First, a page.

We use direct financial incentives to motivate so many different activities in life. No one expects workers in a fast food restaurant to flip burgers for free. No one expects teachers to show up and teach without getting paid. But when it comes to kids in school, we think that the distant financial rewards they will earn years or decades later should be enough to motivate them, even though for most kids a month or two feels like an eternity.
To learn a little more about whether kids’ school effort responds to financial incentives, John List, Suzanne Neckermann, Sally Sadoff, and I carried out a series of field experiments we recently wrote up as a working paper (PDF here). Sally Sadoff (whom you might remember from the Freakonomics movie as the woman who works tirelessly to help the students in Chicago Heights), talked about the research on Fox Business News.
Unlike most previous studies involving kids, schools, and payments, in this research we aren’t trying to get kids to study hard or learn more; we were going after something even more simple: just get the student to try hard on the test itself. So we don’t tell the kids about the financial reward ahead of time — we just surprise them right before they sit down to take the test by offering them up to $20 for improvements.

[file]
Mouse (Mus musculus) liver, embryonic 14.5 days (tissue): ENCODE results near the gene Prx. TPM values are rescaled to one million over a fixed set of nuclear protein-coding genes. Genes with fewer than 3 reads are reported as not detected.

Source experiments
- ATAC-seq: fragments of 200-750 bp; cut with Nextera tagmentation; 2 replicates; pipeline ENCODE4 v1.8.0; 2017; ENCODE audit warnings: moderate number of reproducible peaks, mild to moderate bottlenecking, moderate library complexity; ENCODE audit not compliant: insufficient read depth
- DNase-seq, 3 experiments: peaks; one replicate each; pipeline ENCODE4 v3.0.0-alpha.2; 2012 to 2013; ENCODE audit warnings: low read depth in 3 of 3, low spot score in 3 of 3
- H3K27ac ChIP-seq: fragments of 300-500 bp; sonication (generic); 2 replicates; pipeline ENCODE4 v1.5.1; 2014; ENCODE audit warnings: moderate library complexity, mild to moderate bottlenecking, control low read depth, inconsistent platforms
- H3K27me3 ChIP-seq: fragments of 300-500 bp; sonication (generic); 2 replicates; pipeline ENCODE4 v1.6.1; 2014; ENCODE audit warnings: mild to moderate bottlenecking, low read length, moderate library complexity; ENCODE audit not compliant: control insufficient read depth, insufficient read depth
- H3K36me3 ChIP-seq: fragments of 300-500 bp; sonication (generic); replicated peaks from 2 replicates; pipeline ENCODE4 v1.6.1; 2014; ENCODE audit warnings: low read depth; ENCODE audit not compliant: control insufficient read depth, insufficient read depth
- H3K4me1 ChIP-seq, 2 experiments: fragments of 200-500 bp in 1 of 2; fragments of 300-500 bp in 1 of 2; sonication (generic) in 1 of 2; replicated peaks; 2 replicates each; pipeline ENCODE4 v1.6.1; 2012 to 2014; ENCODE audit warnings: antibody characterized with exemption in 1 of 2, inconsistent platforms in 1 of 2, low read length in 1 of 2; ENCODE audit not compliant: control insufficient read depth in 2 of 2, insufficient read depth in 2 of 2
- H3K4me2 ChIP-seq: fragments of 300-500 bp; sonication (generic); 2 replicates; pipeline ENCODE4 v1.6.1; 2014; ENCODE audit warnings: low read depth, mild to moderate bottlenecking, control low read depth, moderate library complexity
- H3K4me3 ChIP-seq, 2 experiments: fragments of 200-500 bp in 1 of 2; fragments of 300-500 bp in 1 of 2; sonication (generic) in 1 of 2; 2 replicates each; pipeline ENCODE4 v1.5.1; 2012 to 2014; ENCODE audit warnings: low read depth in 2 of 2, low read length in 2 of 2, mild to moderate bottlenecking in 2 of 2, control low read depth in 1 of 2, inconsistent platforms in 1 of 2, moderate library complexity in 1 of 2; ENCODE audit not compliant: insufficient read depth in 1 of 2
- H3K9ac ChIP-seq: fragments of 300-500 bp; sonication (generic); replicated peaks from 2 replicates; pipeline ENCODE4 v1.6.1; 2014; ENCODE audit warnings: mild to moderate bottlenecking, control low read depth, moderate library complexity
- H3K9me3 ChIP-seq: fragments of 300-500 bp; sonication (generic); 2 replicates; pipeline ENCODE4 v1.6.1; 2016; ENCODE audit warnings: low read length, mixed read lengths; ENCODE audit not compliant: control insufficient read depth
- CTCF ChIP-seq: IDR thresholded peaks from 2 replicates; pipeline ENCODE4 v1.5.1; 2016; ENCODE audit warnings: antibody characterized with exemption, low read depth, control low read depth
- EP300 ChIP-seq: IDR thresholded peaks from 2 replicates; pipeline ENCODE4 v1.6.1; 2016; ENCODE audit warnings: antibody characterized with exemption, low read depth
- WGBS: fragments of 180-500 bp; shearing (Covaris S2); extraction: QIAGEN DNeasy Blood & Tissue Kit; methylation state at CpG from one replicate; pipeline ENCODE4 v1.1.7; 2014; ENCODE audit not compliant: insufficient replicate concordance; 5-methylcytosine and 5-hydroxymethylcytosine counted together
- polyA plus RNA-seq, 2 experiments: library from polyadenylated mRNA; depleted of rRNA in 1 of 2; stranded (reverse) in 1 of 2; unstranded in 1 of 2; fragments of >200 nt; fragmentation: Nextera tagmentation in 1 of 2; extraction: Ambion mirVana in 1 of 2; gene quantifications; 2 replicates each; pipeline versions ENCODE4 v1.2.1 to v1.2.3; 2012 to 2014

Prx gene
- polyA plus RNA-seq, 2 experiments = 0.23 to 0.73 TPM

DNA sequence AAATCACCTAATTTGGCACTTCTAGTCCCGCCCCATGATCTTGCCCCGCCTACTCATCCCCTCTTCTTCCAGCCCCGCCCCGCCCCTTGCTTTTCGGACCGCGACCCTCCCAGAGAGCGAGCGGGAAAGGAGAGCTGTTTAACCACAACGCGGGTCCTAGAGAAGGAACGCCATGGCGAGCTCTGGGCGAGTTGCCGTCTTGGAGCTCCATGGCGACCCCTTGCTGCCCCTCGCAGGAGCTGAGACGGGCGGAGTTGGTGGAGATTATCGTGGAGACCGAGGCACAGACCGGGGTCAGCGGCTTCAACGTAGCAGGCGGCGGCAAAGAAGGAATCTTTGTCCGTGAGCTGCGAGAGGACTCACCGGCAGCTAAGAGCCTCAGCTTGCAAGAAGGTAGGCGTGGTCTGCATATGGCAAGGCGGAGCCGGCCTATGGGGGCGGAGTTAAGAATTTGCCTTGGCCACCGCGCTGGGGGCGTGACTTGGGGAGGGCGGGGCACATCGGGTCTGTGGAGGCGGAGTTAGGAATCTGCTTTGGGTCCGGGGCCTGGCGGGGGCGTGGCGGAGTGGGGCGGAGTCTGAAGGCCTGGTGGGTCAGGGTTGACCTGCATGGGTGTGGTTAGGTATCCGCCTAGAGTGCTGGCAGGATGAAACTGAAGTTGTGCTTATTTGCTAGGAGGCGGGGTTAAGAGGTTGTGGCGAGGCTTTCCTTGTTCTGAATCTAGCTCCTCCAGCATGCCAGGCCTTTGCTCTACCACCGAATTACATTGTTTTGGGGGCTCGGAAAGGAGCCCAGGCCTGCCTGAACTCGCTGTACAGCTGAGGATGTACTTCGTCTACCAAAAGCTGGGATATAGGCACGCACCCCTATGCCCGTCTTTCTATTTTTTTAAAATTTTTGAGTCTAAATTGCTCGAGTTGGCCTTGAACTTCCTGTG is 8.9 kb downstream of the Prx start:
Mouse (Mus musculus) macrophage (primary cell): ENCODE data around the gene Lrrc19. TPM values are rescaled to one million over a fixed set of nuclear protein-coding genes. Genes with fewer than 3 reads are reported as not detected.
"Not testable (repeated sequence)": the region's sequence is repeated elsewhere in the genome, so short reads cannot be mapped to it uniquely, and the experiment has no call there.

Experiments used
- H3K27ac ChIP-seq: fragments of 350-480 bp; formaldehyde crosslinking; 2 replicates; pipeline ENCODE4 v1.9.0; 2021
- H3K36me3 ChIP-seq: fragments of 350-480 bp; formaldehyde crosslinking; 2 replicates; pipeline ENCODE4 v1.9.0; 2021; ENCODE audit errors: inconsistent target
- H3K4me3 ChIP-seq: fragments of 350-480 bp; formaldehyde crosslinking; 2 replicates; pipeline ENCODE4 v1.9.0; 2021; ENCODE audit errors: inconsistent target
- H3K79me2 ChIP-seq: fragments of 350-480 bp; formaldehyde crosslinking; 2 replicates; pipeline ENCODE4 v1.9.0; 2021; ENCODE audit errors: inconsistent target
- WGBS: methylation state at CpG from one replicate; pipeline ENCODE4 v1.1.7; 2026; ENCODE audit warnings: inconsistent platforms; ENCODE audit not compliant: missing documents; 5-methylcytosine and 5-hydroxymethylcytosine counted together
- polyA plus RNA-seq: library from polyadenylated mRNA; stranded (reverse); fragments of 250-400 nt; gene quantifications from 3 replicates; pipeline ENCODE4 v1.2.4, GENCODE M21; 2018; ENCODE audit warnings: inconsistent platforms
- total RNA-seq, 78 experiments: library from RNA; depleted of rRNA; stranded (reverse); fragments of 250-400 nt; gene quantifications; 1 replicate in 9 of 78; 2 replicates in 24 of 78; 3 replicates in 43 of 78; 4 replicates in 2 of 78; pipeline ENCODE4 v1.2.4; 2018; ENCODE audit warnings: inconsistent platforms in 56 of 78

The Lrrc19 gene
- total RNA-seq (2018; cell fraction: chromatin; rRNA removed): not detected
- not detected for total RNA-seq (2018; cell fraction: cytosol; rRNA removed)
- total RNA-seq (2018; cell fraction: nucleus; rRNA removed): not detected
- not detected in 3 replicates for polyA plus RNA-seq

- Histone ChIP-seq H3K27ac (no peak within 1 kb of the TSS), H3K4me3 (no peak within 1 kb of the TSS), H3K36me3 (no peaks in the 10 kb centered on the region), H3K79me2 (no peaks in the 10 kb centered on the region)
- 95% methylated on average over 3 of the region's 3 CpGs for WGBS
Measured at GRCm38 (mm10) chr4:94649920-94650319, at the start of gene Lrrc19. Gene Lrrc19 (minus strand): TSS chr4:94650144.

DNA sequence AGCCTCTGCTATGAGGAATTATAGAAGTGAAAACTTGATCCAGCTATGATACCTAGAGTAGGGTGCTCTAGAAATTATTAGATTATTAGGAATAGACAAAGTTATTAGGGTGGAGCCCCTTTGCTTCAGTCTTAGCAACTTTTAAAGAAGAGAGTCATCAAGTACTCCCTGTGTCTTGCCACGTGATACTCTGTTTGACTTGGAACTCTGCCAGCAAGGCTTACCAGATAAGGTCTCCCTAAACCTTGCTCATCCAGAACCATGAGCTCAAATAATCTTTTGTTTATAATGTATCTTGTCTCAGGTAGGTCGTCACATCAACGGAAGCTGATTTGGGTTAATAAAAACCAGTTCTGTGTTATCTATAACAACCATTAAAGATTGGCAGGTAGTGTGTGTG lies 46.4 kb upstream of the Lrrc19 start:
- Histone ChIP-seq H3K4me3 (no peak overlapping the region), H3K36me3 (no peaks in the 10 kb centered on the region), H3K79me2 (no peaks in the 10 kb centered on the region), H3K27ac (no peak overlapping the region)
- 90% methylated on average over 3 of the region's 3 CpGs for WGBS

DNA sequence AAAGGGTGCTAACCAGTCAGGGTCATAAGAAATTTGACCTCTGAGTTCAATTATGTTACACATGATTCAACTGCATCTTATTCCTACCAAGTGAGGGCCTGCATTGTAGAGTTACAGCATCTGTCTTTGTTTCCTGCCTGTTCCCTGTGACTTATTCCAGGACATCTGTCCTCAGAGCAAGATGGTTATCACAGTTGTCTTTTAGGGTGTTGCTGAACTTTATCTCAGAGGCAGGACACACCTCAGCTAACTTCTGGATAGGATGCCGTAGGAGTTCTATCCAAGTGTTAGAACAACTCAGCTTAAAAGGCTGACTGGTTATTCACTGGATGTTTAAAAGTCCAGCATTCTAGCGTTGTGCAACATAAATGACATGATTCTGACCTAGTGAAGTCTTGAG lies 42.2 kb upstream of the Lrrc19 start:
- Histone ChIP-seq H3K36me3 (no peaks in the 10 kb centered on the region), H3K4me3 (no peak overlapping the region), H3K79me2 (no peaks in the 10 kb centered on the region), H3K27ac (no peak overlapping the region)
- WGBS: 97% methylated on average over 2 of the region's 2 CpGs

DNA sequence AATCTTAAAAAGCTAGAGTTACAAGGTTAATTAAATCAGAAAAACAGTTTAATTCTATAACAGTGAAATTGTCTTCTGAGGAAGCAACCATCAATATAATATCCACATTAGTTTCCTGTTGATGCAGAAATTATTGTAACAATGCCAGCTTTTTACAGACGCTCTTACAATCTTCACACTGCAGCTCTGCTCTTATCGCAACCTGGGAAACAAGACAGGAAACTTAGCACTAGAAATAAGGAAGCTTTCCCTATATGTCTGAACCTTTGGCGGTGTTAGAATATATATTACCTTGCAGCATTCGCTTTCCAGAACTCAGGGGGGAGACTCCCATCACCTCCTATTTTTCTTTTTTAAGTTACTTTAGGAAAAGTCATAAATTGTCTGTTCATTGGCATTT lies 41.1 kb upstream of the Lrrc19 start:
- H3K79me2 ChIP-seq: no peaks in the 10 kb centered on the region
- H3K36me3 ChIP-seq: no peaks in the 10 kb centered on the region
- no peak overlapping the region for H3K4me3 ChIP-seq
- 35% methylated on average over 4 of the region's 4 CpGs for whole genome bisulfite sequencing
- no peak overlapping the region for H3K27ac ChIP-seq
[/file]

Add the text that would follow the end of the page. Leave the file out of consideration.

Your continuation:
To see any gains from the financial incentives, the students need to know that they will be paid right away. If instead we tell them we will pay them one month later, they don’t do any better than with no incentives at all. This is bad news for those who argue that payoffs that come years or decades in the future are sufficient to motivate students.
The very best results come when we give the students the money before the test, and then we take the money back if they don’t meet the standards. This result is consistent with what psychologists call “loss aversion.”
With young kids, it is a lot cheaper to bribe them with trinkets like trophies and whoopee cushions, but cash is the only thing that works for the older students.
It is remarkable how offended people get when you pay students for doing well – so many negative emails and comments. Roland Fryer endured the same onslaught as he has experimented with financial incentives in cities around the U.S.
Perhaps the critics are right and the reason I’m so messed up is that my parents paid me $25 for every A that I got in junior high and high school. One thing is certain: since my only sources of income were those grade-related bribes and the money I could win off my friends playing poker, I tried a lot harder in high school than I would have without the cash incentives. Many middle-class families pay kids for grades, so why is it so controversial for other people to pay them?